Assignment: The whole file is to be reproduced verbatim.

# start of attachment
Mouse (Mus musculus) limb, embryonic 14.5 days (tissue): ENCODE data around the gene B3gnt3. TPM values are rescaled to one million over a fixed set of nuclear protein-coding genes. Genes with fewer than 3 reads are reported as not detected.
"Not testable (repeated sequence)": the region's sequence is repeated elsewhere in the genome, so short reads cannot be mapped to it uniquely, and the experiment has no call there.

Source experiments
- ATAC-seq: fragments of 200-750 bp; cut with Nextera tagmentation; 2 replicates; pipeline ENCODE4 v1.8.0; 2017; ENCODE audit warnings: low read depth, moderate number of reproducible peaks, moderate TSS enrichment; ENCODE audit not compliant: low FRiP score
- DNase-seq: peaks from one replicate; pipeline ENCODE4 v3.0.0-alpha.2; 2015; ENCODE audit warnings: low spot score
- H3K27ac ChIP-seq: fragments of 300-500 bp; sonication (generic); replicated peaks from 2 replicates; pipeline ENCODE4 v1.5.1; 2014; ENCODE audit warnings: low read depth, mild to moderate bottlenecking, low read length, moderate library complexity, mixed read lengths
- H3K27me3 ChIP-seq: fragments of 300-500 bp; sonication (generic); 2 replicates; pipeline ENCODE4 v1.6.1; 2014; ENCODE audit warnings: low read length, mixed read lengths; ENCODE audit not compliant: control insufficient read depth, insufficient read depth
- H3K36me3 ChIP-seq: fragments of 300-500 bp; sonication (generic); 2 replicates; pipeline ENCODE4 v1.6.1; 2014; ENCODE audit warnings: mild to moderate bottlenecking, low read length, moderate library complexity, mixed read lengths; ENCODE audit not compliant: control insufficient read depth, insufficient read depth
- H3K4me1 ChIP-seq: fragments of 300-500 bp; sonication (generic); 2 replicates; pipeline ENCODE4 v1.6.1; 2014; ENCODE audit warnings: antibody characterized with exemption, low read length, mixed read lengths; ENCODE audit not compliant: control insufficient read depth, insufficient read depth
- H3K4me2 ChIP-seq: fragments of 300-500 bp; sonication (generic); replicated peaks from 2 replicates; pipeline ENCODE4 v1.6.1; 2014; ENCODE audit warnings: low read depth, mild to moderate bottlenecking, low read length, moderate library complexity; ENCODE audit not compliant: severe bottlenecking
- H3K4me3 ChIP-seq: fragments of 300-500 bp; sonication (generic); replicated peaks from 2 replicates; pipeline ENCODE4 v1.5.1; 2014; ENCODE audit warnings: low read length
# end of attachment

Mouse (Mus musculus) limb, embryonic 14.5 days (tissue): ENCODE data around the gene B3gnt3. TPM values are rescaled to one million over a fixed set of nuclear protein-coding genes. Genes with fewer than 3 reads are reported as not detected.
"Not testable (repeated sequence)": the region's sequence is repeated elsewhere in the genome, so short reads cannot be mapped to it uniquely, and the experiment has no call there.

Source experiments
- ATAC-seq: fragments of 200-750 bp; cut with Nextera tagmentation; 2 replicates; pipeline ENCODE4 v1.8.0; 2017; ENCODE audit warnings: low read depth, moderate number of reproducible peaks, moderate TSS enrichment; ENCODE audit not compliant: low FRiP score
- DNase-seq: peaks from one replicate; pipeline ENCODE4 v3.0.0-alpha.2; 2015; ENCODE audit warnings: low spot score
- H3K27ac ChIP-seq: fragments of 300-500 bp; sonication (generic); replicated peaks from 2 replicates; pipeline ENCODE4 v1.5.1; 2014; ENCODE audit warnings: low read depth, mild to moderate bottlenecking, low read length, moderate library complexity, mixed read lengths
- H3K27me3 ChIP-seq: fragments of 300-500 bp; sonication (generic); 2 replicates; pipeline ENCODE4 v1.6.1; 2014; ENCODE audit warnings: low read length, mixed read lengths; ENCODE audit not compliant: control insufficient read depth, insufficient read depth
- H3K36me3 ChIP-seq: fragments of 300-500 bp; sonication (generic); 2 replicates; pipeline ENCODE4 v1.6.1; 2014; ENCODE audit warnings: mild to moderate bottlenecking, low read length, moderate library complexity, mixed read lengths; ENCODE audit not compliant: control insufficient read depth, insufficient read depth
- H3K4me1 ChIP-seq: fragments of 300-500 bp; sonication (generic); 2 replicates; pipeline ENCODE4 v1.6.1; 2014; ENCODE audit warnings: antibody characterized with exemption, low read length, mixed read lengths; ENCODE audit not compliant: control insufficient read depth, insufficient read depth
- H3K4me2 ChIP-seq: fragments of 300-500 bp; sonication (generic); replicated peaks from 2 replicates; pipeline ENCODE4 v1.6.1; 2014; ENCODE audit warnings: low read depth, mild to moderate bottlenecking, low read length, moderate library complexity; ENCODE audit not compliant: severe bottlenecking
- H3K4me3 ChIP-seq: fragments of 300-500 bp; sonication (generic); replicated peaks from 2 replicates; pipeline ENCODE4 v1.5.1; 2014; ENCODE audit warnings: low read length